Archive for May 14th, 2015

GC Myers Eternally FreeAll of humanity’s problems stem from man’s inability to sit quietly in a room alone.

–Blaise Pascal, Pensées 


This week’s quote continues the theme of silence that showed itself in yesterday’s post where poet Wendell Berry advised us to sit alone and to be quiet, to accept those things we might find in the silence.  This oft-quoted line from  French mathematician/philosopher Blaise Pascal from back around 1660 shows us that even in that world without smartphones and the constant crackle of 24/7 electronic and social media the idea of sitting in silence made most people anxious.

It’s an interesting thing to ponder.  As I sit here, a little before 7 AM in my quiet studio, I can hear the thump of a bass from someone’s car stereo probably almost a mile away as it goes down the road.  That is someone who obviously isn’t ready to embrace silence and believes that they are doing everyone else a favor by breaking it up so we won’t be bothered by it.

Hard as it is to admit, I was that guy at one point in  my life.   Noise was a way of making my presence, my existence, known.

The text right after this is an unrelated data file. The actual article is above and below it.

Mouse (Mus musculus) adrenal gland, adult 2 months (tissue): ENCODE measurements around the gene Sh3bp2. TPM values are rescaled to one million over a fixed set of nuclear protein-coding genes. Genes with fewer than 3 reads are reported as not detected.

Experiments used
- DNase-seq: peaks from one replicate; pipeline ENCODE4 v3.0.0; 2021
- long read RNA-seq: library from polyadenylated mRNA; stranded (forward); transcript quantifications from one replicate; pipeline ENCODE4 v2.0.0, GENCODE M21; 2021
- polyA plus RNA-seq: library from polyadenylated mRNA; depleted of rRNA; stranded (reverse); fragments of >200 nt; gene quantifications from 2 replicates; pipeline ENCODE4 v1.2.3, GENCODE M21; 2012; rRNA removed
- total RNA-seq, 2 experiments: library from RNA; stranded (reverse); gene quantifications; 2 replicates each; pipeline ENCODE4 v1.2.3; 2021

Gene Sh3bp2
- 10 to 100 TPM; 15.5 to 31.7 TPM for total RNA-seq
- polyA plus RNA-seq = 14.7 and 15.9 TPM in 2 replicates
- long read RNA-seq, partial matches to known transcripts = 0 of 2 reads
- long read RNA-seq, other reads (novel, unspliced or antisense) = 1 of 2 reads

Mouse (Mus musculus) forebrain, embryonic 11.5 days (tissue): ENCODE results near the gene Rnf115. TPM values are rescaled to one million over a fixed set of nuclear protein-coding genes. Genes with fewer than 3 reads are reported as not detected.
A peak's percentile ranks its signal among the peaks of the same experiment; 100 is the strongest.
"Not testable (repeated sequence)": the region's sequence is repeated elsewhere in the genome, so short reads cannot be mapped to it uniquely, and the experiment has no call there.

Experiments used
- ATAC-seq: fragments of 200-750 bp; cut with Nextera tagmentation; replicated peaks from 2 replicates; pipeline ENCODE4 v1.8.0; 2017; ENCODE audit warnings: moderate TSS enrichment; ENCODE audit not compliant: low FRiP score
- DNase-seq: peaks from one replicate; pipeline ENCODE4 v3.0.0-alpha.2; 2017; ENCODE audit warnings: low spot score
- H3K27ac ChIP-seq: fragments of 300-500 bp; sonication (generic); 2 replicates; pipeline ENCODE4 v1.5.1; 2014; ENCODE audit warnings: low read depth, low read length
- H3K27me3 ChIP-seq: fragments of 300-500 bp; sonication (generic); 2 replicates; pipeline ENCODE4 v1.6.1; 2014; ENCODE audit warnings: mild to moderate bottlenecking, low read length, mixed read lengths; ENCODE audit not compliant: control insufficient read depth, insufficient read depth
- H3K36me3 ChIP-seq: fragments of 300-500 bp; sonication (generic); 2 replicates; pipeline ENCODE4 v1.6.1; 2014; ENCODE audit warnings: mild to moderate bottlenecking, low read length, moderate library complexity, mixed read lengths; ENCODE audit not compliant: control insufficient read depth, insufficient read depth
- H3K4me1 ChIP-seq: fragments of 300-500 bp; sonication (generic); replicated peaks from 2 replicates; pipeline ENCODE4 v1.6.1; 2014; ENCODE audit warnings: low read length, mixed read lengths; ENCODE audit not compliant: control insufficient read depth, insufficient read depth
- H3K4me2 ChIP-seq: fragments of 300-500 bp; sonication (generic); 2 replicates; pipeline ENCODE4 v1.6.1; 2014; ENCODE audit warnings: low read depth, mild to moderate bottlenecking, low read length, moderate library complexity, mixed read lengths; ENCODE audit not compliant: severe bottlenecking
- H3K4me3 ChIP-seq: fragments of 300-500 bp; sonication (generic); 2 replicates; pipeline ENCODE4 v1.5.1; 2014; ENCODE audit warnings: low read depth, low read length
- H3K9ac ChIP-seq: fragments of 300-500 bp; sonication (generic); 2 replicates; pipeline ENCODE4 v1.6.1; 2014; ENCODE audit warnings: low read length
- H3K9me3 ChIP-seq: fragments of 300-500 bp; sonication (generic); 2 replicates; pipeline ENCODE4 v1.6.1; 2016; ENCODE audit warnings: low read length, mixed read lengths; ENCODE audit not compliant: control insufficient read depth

The lion’s roar.  The barbaric yawp.  

It was all an existential scream that tried to break through the ever-growing wall of sound from the outside world that threatened to obscure everything, melding all the noises into a huge suffocating drone of anonymity.

But my noise made no difference.  No single sound, no one angst-filled scream could break through and show that I was indeed alive, that I mattered.

No, existence was found sitting quietly in a room alone.

It wasn’t always easy.  In the silence there is nowhere to hide from every random thought, every fear, every diminishment of yourself. But silence provides the gift of acceptance after a time and every relived thought and moment, good or bad,  becomes equally part of the make-up of your self.  You come to realize that proof of your existence is in this acceptance and not in that barbarous scream that you once thought would scar the world as that proof.

It sounds too simple, I know.  But simplicity is sometimes very difficult and I still find myself struggling to stay in the silence, to not revert to screaming out.

But most days I find that it is worth the effort.

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